A big Riskies welcome to Eliza Knight, who’s offering a free copy of her e-novella Her Captain Returns to one lucky commentor today. Eliza is the author of multiple sizzling historical romances and Highlander time travel erotic romance novellas published by The Wild Rose Press. She is a freelance copy editor, Newsletter Editor for Hearts Through History Romance Writers, and President of the Celtic Hearts Romance Writers. Eliza is the author of the award-winning blog History Undressed and has published numerous articles in various newsletters. She presents workshops on history, researching techniques and writing craft, to writing groups online.
How could anything considered sinful feel so good?
That is what Miss Corinne Claymore asked herself as she gave into the titillating suggestions of Captain Ryder Montgomery. Corinne never knew what she was getting into with her innocent flirtations with Ryder. Scandal ensues as they are discovered in an amorous embrace in the gardens at Lady Covington’s ball. Corinne finds herself not only married to Ryder, but abandoned. A short letter tells her he will be gone for several years …
Thank you Risky Regencies for having me today!
In light of my recent Regency release, Her Captain Returns, part of my Men of the Sea series, I thought I would take today to talk about Royal Navy Captains in the Regency era. Let us travel through the hero of my novella, Captain Ryder Montgomery’s training, and life at sea.
Ryder was born the second son of an earl, and from his earliest days, had a penchant for the sea. It was only natural for him to join the navy at the age of thirteen as a mid-shipman. He certainly did his share of scrubbing the deck and tying knots, but when he was a little older he was allowed to take care of the log line, and sometimes delegate sailing duties. By the age of twenty, he was promoted to Lieutenant, and by 23, was Captain of his own ship, HMS Conqueror.
Ryder himself was only flogged once, but several of his shipmates were flogged regularly. What for, you ask? Ryder himself was given ten lashes for neglect of duty. Ever hear the term poor salt on a wound? Well that’s exactly what the ship’s surgeon did when he was taken there after his punishment… We must remember, poor Ryder was only fourteen at the time, and he wasn’t exactly neglecting on purpose, he was in fact heaving his guts out from dinner the night before.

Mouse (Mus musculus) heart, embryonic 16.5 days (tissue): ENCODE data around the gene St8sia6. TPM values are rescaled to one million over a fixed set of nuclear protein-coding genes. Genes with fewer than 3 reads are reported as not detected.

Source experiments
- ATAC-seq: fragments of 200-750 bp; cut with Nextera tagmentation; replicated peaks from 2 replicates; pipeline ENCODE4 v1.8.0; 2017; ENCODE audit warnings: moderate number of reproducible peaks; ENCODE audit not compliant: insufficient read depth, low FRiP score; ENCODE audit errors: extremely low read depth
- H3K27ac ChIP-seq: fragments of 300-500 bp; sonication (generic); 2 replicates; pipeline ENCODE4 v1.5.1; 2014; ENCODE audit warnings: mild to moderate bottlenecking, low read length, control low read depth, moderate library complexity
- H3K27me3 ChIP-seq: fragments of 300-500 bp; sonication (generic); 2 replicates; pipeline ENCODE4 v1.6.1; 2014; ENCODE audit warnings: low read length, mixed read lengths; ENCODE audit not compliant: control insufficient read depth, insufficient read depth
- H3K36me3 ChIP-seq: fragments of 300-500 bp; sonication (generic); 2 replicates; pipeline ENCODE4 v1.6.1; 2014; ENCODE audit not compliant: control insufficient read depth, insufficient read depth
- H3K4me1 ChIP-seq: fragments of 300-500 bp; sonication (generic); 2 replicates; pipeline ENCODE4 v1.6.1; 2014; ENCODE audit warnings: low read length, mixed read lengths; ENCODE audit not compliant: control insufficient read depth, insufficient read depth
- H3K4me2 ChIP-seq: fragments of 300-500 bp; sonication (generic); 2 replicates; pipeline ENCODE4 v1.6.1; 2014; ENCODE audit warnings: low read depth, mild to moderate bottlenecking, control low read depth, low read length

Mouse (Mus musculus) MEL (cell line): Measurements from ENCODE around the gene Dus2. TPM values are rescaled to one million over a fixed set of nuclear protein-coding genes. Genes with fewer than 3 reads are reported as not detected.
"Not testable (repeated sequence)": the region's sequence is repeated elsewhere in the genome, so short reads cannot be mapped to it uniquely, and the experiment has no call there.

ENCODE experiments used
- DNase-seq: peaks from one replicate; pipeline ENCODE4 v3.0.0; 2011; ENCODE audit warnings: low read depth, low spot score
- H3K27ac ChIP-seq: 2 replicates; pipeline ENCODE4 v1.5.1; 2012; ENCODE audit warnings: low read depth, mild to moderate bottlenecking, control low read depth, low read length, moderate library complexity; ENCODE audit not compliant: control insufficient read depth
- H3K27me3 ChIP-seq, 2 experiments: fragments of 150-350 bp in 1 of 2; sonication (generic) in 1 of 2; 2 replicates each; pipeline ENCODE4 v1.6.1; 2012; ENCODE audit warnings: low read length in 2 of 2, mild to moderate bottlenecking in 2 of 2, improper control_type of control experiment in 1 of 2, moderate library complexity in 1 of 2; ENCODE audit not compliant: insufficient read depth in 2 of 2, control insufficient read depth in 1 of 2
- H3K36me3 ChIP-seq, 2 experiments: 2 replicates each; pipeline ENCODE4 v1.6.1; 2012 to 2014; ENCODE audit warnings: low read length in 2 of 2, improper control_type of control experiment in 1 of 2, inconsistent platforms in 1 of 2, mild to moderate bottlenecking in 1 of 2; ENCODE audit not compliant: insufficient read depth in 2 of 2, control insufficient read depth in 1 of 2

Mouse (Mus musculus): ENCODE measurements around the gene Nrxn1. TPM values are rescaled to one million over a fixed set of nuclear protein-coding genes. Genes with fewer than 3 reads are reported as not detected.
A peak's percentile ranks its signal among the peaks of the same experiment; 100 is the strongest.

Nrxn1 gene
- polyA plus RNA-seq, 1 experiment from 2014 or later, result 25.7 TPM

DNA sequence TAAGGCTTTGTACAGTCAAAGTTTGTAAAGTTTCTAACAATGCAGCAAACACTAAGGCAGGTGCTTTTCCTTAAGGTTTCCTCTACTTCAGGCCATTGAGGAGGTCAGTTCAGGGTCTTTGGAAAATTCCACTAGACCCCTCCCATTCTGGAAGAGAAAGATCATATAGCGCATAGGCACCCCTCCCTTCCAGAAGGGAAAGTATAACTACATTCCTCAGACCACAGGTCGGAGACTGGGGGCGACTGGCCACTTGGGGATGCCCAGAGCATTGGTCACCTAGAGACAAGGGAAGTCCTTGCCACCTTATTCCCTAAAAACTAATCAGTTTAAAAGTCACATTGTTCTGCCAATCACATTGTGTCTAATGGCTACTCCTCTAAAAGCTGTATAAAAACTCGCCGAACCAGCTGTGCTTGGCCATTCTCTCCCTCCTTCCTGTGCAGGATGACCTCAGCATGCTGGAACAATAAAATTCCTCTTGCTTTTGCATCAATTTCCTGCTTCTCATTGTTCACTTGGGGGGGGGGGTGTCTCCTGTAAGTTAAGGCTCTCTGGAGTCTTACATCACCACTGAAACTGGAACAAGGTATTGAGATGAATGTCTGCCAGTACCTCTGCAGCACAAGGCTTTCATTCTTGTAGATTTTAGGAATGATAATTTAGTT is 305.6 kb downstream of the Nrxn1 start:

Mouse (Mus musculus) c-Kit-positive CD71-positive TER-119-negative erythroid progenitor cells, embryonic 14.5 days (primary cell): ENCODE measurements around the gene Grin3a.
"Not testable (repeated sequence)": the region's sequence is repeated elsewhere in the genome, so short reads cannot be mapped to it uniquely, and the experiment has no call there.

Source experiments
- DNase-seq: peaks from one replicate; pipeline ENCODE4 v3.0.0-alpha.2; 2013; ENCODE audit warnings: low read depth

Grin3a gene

Food on the ship wasn’t exactly appetizing, although, most sailors were excited to have regular meals, as when they were on land, eating three times a day wasn’t always a guarantee. The main staples of a navy diet, included salted meat, which was sometimes so rancid it was inedible by some, and even when boiled for hours the meat could still be as hard as a rock, unless they hadn’t been at sea very long and “fresh meat” in the form of livestock was onboard. This would be made into a stew with whatever fresh or dried veggies were available and rice or oats. Instead of bread, they had ships biscuits that were either filled with weevils. Sounds tasty! For breakfast it was porridge sweetened with molasses. To drink, if the fresh water had already turned a slimy green, they had watered down ale, watered down wine or watered down rum.
As a member of the crew, Ryder slept in a hammock twenty inches from the next hammock. When he became a captain he got his own room aboard the ship, but had a hammock placed inside, as he found after ten years at sea, it was much easier to sleep on.
The life of a Naval Officer wasn’t all pomp and squalor. While most of them lived privileged lives, they had to earn it. Some were second or third sons of the nobility, and some were sons of well to do merchants. And there were even those who were born at the bottom of the barrel and made their way to the top.
During the Regency era, a ship’s captain could become quite wealthy. How? Was the king paying well? The salary for a seaman was meager, and for a captain also wasn’t opulent—most would try to marry for money. No, most captain’s made their riches from other captains, especially during the Napoleonic campaigns. When a ship’s captain commandeered another ship, the whole crew shared in the spoils.
Officers in the military were well respected by the people, and since most came from well to-do families, they often hob-nobbed with the rich and the aristocrats.
In Her Captain Returns, Ryder ends up going away on a mission for several years, and isn’t allowed contact with anyone outside, including his wife. One of the things I wanted to illustrate in this story, was how hard it was for the wife of a man of the sea. Just as it is today with a military wife, it was much the same back then, except they didn’t have television to see what was happening, and their news stories were a lot more delayed. A wife may have still been receiving correspondence from her husband, only to learn he’d been dead for two months.
To end this blog, I leave you with a couple of fun naval terms:
Bitter End – Have you heard the phrase “faithful to the bitter end”? Well, it is a naval term! The wooden or iron posts sticking through a ships deck were called a bitt. Turning a line around them was called, the bitter end.
Chewing the Fat – Remember my description of the nasty meat? Well some men would chew on it for hours, and referred to it as, chewing the fat.
He knows the ropes – Nowadays this means someone is pretty skilled at what they’re doing. Back in the day though, it meant literally, novice and that all he knew were the ropes.
Took the wind out of his sails – this originally described a battle move where one ship would get so close to the other it would take the wind away, and slow down the opposing ship.
Your comment or question will enter you into a drawing to win a copy of Her Captain Returns, so come and chat with Eliza!